The Latest from Startup Daily
The Government’s announcement this week of its Industry Innovation and Competitiveness Agenda gives me little comfort that a thriving tech / startup scene in Australia is a genuine national imperative. This is deeply concerning because Australia is missing out on a prime opportunity to diversify its economy from mining and primary industry to a more knowledge based economy rooted in tech.
Sydney based startup Stylerunner has taken the ecommerce space by storm by carving out a niche in the high-end and highly fashionable market of sportswear – a growing industry worth billions.
I have said it before, Melbourne has been harbouring a little secret in the form of young entrepreneur and publisher Nathan Chan.
Flightfox, which is essentially a marketplace of travel hackers that compete amongst each other to find tickets that meet a user’s criteria, recently introduced a new section to the site which lists the world’s “17 Best Cities To Live Cheaply”. The list has been criticised by Levels.io and TechinAsia.com for having a similar layout and content to Nomad List.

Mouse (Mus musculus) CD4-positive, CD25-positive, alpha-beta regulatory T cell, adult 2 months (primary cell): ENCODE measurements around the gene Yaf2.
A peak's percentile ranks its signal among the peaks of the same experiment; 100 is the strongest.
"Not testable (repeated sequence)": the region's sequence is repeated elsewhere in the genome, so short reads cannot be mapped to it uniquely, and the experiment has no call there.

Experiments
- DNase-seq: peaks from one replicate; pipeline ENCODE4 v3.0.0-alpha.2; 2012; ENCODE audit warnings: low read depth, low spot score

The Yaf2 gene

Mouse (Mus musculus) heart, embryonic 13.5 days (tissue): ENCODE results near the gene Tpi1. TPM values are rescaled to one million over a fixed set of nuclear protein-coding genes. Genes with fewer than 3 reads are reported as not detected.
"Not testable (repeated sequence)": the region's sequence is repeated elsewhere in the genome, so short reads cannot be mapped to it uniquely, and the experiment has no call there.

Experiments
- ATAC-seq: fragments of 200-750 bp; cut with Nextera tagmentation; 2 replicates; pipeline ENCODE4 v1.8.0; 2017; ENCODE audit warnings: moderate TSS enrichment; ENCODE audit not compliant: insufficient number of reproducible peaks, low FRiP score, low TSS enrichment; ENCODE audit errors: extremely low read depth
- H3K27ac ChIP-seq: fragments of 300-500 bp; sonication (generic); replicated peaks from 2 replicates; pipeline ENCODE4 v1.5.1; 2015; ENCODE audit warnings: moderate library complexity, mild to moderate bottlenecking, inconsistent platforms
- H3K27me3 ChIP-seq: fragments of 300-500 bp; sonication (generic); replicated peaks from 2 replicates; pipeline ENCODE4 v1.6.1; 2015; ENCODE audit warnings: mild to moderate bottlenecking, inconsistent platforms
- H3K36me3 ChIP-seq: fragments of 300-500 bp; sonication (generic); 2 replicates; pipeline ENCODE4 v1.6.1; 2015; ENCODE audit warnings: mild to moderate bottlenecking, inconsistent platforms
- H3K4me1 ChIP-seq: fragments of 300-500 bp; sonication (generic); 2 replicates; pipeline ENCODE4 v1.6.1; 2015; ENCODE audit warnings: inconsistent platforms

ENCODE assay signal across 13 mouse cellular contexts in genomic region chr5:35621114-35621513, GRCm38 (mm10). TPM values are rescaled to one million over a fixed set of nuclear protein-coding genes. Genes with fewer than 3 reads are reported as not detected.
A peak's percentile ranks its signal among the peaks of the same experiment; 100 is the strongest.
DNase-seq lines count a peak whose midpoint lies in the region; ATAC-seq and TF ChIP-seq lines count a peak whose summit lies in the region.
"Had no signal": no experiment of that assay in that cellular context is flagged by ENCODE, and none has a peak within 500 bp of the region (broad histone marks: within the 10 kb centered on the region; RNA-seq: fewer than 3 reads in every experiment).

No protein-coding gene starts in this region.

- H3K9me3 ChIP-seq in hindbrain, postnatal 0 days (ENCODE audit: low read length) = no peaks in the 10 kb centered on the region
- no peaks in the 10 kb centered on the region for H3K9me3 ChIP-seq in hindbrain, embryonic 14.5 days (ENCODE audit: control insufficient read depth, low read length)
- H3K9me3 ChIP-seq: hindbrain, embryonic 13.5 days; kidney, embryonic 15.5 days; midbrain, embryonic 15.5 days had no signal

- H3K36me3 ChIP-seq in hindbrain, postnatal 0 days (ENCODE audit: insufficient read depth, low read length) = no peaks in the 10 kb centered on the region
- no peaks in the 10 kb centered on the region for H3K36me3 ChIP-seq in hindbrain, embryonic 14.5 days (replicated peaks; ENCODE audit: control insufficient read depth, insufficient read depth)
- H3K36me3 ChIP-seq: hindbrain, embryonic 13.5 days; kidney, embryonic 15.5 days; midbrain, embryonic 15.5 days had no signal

The Canva app sits in the Productivity category on the App store. Canva is lucky that there is no real competition in its space right now, that offers the all the functionality they do basically free, with only a small fee for premium design features and imagery. However, Adobe and its Creative Cloud services have begun to make a play into their own web solutions.
Finding a way into the niche market of online financial services has high stakes, but the profit potentials make it well worth the risks. The big four banks of Australia is estimated to generate over $29 billion dollars annually. This is something that seems to have been very clearly understood by Brett Hales, the Co-Founder and CEO of Brisbane-based mCommerce and mPOS startup Tappr.
Apparently, the latest high-profile figure to commit such a social faux pas is Microsoft CEO Satya Nadella. At the Hopper Conference last week, he suggested to an audience of (mostly) women that instead of asking for a pay rise, they should rely on Karma.
Over the last couple of weeks this notion of ‘entrepreneur porn’ has been the top of mind for a number of startup commentators and journalists around the world, prompting us to ask the question – is it killing the actual definition of what it actually means to be an entrepreneur?